From an English or American point of view, the Dutch can be considered as the nearest European people, not only it’s geographically close to the UK, also in a manner of (business) culture. Also, from all European national languages, Dutch is the language that is the closest to English, and more than 90% of the public is able to understand and make themselves understood in English. However, don’t let these similarities mislead you, there are certainly points of difference to pay attention to. We selected a few of them.
Remarkably informal at work
The first to point out is that the Dutch can be remarkably informal at work. It’s very natural for management to interact in a friendly manner with all levels of employees, with everyone referred to by their first names. It certainly doesn’t infer a lack of respect by an employee if they refer to their manager or even CEO by first name – it merely reflects a traditional aspect of Dutch culture in which everyone is regarded as an equal. Naturally, upon greeting a new business acquaintance for the very first time, it remains polite to use the appropriate common title (Mr, Ms or Mrs).
Because of this informality of Dutch business culture, it is very common to share opinions. From management to interns, expressing yourself is part of the workplace. Foreigners who are new to the Netherlands can be shocked by such directness, especially if they are used to softening their opinions or just not even start about it, in order to avoid causing offence or conflict. But Dutch society and workplaces are typically consensus-driven, so don’t be offended by the opinions of others and don’t be afraid to speak your mind.
Meetings, a lot of meetings…
A big part of that consensus-driven Dutch workplace is meetings. Lots of meetings. Deals are struck over coffee meetings, lunch meetings and sometimes even regular office meetings. Some meetings are simply held to arrange further meetings. But remember what was mentioned above, after the initial friendly chat, you can be direct and clear. That way all parties will feel satisfied at the end.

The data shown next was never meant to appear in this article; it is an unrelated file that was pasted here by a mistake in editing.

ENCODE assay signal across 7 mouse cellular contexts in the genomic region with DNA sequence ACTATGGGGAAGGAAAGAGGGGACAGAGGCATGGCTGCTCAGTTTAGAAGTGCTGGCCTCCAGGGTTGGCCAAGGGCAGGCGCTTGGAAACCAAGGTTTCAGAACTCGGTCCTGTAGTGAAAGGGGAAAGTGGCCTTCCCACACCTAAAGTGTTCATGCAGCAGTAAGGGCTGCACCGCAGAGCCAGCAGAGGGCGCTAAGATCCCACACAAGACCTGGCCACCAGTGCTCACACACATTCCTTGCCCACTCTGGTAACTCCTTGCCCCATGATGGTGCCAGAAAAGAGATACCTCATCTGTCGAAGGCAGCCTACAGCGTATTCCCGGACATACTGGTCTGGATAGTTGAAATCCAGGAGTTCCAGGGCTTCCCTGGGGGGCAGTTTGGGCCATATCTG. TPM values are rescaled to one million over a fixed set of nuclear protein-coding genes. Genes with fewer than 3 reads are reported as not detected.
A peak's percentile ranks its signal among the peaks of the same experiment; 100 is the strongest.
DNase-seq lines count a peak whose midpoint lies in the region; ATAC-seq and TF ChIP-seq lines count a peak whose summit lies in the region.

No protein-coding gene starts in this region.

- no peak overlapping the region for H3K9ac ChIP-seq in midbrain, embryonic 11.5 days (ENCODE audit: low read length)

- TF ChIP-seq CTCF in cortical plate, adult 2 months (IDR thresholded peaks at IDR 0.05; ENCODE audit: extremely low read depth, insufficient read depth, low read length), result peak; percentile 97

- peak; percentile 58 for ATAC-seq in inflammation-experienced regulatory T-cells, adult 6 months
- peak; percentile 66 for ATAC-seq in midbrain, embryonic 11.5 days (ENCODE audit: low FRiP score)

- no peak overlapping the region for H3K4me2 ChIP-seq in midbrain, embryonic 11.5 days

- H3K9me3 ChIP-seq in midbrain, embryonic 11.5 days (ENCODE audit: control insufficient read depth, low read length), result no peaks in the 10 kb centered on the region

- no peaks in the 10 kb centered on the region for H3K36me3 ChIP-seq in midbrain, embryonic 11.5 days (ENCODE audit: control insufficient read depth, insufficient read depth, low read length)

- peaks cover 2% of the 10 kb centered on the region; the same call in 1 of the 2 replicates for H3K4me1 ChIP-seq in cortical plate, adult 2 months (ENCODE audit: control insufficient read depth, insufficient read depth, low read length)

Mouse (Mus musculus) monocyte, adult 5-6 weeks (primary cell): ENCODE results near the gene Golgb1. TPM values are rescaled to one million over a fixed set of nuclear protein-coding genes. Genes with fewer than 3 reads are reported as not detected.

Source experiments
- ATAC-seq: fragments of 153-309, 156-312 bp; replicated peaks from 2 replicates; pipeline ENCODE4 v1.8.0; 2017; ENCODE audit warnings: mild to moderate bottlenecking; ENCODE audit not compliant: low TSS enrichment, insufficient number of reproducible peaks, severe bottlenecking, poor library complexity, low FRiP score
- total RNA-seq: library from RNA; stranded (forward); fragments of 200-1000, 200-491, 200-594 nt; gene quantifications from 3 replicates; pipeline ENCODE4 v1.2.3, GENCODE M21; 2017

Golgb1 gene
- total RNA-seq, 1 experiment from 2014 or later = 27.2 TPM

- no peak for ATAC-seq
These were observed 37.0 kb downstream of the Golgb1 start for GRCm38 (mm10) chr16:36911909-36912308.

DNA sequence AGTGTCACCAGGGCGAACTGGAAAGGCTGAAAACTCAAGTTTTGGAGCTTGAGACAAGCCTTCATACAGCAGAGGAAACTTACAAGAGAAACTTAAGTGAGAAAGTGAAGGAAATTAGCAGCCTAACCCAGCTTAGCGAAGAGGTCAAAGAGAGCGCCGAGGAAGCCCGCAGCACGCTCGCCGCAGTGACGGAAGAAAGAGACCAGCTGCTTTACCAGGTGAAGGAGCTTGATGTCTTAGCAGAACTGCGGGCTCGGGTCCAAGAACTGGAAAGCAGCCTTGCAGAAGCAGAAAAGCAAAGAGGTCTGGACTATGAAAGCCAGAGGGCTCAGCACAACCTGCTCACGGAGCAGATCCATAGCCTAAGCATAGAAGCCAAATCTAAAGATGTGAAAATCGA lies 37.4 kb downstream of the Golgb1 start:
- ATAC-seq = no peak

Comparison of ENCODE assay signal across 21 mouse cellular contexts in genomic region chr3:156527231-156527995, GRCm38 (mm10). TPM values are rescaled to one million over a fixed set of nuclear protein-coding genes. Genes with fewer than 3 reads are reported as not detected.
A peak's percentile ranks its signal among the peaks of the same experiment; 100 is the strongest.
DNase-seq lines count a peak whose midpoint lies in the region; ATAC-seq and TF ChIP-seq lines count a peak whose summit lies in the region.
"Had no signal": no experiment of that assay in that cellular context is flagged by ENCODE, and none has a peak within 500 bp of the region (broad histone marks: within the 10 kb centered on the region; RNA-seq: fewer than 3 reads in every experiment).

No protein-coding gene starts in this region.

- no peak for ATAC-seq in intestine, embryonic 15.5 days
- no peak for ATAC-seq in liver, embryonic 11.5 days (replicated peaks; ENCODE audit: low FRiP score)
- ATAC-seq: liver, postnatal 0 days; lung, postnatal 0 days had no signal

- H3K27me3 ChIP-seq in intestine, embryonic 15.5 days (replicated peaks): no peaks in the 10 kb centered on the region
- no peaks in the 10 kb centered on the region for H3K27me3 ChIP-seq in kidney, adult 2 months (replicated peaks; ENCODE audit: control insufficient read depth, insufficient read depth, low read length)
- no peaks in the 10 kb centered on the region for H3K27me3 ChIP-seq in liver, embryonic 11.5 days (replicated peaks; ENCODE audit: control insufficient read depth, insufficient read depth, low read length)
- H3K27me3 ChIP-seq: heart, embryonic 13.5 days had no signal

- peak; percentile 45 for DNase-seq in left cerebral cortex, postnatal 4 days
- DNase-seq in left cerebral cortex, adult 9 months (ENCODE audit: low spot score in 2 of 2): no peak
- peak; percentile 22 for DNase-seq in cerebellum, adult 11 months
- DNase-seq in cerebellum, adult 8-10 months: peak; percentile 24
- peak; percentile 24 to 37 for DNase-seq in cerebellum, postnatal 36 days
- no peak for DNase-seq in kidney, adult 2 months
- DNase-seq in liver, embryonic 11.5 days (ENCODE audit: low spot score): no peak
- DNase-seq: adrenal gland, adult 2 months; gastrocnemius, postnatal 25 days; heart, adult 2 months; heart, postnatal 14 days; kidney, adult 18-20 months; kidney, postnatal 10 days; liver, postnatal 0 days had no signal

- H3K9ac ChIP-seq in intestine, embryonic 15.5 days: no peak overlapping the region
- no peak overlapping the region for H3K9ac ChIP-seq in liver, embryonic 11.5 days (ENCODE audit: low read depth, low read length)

The Dutch are known to be forceful, stubborn and tough negotiators. This results that negotiations tend to proceed quick. After any promise, the Dutch have faith in the outcome. A spoken agreement is as trustworthy as one on paper. With that in mind, going back on your word or attempting to renegotiate is likely to severely hinder future business relations.
Small talk and networking
Maintaining the (business) relationship also involves to chat about the weather, food or drink, travel, sport, news, etc., talk about the activities in weekend/evening, and ask how family members are doing. Most companies have a regular “borrel” (after-work social occasion typically with beer and wine), and join if you are invited for informal networking and to chat about non-work matters.
Dress code: smart casual
The dress codes can be very informal. A traditional suit and tie is usually only required in certain professions (e.g. real estate agents and undertakers) and at special occasions (funeral). The “smart casual” style of cloths is to be preferred.
Lunch is seen as a necessity rather than a social event. Dutch employees bring their sandwiches from home, eat them behind their computer, in the canteen or even bring their sandwiches to a meeting. Coffee and tea are generally served, but sandwiches and fruit are seen as a “treats” for special occasions, and is the highest level of Dutch “hospitality” that could be expected. Going out for lunch is not common but winning some popularity in business culture.
If you want to know more about cultural differences, do’s and don’ts in business, the market situation in the Netherlands and finding suppliers or distributors, please contact Cornelis Wildenberg, who wrote this article. Call or text (Whatsapp) him on +31 6 2941 3994, or send an email to firstname.lastname@example.org.